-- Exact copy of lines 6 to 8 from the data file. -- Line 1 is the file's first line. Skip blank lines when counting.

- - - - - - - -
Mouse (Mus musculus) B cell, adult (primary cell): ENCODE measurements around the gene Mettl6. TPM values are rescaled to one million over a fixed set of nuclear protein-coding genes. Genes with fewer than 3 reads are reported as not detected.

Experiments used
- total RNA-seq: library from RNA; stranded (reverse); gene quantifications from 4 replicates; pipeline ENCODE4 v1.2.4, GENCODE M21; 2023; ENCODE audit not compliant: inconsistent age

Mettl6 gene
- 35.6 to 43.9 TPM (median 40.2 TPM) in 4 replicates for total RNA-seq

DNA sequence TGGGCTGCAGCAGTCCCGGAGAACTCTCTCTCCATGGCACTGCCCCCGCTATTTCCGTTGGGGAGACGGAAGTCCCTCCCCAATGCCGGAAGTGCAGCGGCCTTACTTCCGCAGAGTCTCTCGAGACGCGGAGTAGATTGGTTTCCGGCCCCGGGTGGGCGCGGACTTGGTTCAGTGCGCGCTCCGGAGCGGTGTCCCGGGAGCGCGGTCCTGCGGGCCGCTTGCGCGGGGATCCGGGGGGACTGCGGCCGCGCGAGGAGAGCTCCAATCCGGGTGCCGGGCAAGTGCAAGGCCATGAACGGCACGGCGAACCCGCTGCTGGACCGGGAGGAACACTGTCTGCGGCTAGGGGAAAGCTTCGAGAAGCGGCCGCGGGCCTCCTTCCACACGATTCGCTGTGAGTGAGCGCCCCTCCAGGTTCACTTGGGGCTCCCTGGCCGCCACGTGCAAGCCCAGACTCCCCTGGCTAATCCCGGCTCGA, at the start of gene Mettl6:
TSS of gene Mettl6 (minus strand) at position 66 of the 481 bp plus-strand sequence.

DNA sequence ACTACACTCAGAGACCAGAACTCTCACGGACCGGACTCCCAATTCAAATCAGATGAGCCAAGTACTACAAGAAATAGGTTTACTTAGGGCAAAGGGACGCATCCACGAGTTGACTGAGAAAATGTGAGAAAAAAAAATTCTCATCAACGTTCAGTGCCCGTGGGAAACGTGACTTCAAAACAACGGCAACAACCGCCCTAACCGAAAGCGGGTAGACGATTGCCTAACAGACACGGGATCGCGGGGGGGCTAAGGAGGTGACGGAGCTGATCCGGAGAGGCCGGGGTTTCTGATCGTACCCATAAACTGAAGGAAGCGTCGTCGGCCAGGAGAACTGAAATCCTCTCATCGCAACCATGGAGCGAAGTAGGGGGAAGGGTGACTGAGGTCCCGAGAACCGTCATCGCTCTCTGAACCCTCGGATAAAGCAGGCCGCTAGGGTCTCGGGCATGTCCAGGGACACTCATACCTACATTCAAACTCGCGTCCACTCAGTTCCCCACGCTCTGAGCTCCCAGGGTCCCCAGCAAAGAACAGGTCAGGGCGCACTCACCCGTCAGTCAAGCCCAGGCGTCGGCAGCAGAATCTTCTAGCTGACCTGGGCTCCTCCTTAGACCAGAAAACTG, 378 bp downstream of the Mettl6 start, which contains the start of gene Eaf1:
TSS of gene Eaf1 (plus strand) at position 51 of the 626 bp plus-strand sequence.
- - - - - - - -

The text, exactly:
DNA sequence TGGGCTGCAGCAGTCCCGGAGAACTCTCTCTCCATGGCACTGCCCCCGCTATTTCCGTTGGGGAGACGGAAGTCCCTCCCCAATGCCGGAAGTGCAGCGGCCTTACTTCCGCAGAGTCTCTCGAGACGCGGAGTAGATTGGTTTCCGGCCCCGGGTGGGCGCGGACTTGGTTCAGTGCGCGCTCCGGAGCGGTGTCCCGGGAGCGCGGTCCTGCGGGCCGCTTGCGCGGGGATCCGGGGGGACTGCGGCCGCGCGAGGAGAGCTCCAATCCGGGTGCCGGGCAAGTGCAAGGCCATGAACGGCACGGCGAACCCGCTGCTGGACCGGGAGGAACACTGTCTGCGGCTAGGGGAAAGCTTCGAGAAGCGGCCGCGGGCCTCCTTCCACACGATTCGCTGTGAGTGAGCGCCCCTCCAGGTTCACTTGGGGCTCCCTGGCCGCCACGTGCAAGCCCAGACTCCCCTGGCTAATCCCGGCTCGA, at the start of gene Mettl6:
TSS of gene Mettl6 (minus strand) at position 66 of the 481 bp plus-strand sequence.

DNA sequence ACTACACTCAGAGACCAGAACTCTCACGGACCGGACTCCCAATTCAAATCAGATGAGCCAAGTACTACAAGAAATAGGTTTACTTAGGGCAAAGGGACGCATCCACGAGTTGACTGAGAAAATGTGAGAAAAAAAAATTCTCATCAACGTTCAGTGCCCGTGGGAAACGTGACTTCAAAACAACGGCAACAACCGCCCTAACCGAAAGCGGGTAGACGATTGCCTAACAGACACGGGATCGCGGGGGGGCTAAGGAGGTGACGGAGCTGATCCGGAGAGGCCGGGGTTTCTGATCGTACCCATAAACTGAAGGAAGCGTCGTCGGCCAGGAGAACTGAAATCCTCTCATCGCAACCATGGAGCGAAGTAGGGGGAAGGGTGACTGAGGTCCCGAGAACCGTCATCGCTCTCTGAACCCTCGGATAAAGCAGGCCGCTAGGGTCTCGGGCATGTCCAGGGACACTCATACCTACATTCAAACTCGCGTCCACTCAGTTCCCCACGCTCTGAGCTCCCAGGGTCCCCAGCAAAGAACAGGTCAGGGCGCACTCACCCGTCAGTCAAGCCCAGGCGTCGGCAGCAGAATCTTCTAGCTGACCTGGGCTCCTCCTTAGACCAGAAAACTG, 378 bp downstream of the Mettl6 start, which contains the start of gene Eaf1: